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Title: Temporal patterns of co-occurrence between children's self-regulatory behaviour and their private and social speech
Author: Verma, Mohini
ISNI:       0000 0004 7227 4385
Awarding Body: University of Cambridge
Current Institution: University of Cambridge
Date of Award: 2018
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The role of language has been identified as crucial in the cognitive development of young children, and has been observed on different time-scales. In particular, the real-time verbal mediation of behaviour has been studied in the context of private speech use and self-regulation, pioneered by Vygotsky and continued by others who followed this line of research. However previous studies have mainly attempted to find correlations between speech and self-regulatory behaviour, but have been unable to capture the dynamic and real-time temporal interactions between these phenomena. Hence, without being able to carry out a contextual analysis of the actual instances of temporal co-occurrence between speech and behaviour, correlational analysis is limited in determining the various kinds of verbal mediation that children spontaneously employ as strategies during problem-solving and while exercising self-regulation. The current study proposes ‘temporal pattern analysis’ as an effective method of extracting significantly recurring patterns of task-relevant speech and goal-directed behaviour, as they repeatedly occur in a stream of naturalistic behaviour which may also contain other temporally random events. These recurring temporal patterns are then contextually analysed, considering the pragmatic content of the speech involved and the goal-directedness of the behaviour towards a specific goal of the episode. Goal-directed episodes of behaviour in eight typically-developing preschool children were video-recorded during their self-initiated activities in the classroom as well as during a problem-solving task held in a laboratory setting. The proposed method of temporal and contextual analysis was used to examine the role of both private as well as social speech in the verbal mediation of self-regulatory behaviour during goal-attainment. A Contextual Model of Verbal Mediation was proposed in the study to account for the diverse functions that both social and private speech perform during verbal mediation of one’s own and others’ behaviour in a goal-directed setting, depending on the specific social and task-related context. A dynamic framework of assessment of performance was developed in the study, to account for both successful attempts at self-regulation as well as failures of self-regulation. The study also attempted to determine any consistent group differences in the styles of verbal mediation employed by the children, across the classroom and the laboratory settings.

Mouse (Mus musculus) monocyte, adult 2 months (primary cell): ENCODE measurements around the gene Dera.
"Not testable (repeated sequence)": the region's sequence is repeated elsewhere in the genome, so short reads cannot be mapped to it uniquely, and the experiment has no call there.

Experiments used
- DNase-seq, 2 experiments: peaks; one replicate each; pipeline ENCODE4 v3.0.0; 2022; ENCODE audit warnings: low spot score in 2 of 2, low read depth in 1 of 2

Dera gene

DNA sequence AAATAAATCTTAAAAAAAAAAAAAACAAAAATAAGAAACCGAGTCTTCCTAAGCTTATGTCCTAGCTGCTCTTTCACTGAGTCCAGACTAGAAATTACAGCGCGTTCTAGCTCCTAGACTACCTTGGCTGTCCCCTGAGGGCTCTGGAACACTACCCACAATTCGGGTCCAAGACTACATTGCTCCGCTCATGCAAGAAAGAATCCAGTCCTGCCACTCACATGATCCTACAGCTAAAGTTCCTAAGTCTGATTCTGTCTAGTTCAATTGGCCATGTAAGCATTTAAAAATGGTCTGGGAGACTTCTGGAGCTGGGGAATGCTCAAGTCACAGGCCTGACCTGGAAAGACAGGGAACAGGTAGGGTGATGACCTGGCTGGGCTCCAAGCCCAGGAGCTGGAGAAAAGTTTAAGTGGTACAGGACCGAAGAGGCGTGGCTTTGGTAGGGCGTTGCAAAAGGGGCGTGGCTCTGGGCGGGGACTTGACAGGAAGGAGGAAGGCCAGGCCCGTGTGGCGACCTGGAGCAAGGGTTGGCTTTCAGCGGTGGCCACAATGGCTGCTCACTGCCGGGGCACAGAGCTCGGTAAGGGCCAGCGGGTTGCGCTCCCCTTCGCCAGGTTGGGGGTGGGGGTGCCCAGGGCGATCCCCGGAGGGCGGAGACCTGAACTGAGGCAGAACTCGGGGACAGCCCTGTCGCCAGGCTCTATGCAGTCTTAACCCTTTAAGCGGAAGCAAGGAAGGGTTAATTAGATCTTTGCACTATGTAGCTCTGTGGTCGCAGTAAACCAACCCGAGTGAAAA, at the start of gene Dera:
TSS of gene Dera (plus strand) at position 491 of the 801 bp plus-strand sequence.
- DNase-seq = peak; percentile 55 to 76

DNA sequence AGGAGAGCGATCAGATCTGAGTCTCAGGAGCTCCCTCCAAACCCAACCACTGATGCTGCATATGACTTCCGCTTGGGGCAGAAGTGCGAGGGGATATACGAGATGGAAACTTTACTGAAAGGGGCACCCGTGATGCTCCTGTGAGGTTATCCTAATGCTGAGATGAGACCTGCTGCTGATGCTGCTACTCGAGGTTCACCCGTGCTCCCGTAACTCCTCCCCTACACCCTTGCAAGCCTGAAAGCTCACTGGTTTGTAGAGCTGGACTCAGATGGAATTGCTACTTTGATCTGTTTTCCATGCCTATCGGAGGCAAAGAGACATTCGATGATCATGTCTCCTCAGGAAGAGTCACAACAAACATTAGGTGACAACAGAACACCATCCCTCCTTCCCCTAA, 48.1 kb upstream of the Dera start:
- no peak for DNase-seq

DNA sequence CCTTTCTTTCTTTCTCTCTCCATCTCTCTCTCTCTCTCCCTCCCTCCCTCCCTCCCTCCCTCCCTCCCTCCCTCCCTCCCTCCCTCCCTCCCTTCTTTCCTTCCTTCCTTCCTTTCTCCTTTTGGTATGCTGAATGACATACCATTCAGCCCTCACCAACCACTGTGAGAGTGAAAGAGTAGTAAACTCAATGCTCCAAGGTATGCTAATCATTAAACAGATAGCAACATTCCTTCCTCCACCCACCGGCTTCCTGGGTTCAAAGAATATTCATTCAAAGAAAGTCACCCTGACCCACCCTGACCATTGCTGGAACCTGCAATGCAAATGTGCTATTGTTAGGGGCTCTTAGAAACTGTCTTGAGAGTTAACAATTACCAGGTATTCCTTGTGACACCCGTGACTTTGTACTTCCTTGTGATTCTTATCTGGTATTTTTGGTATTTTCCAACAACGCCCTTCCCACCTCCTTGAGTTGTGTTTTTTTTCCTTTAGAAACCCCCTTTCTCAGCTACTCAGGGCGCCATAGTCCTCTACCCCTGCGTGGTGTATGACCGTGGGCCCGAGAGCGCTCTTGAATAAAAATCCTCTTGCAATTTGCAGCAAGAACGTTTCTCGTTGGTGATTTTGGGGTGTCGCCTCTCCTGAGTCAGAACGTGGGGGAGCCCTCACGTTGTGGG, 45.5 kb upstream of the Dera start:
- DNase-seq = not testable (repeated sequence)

Supervisor: Whitebread, David Sponsor: Cambridge Overseas Trust ; Lego Foundation
Qualification Name: Thesis (Ph.D.) Qualification Level: Doctoral
Keywords: self-regulation ; private speech ; verbal mediation of behaviour ; goal-directed behaviour ; temporal pattern analysis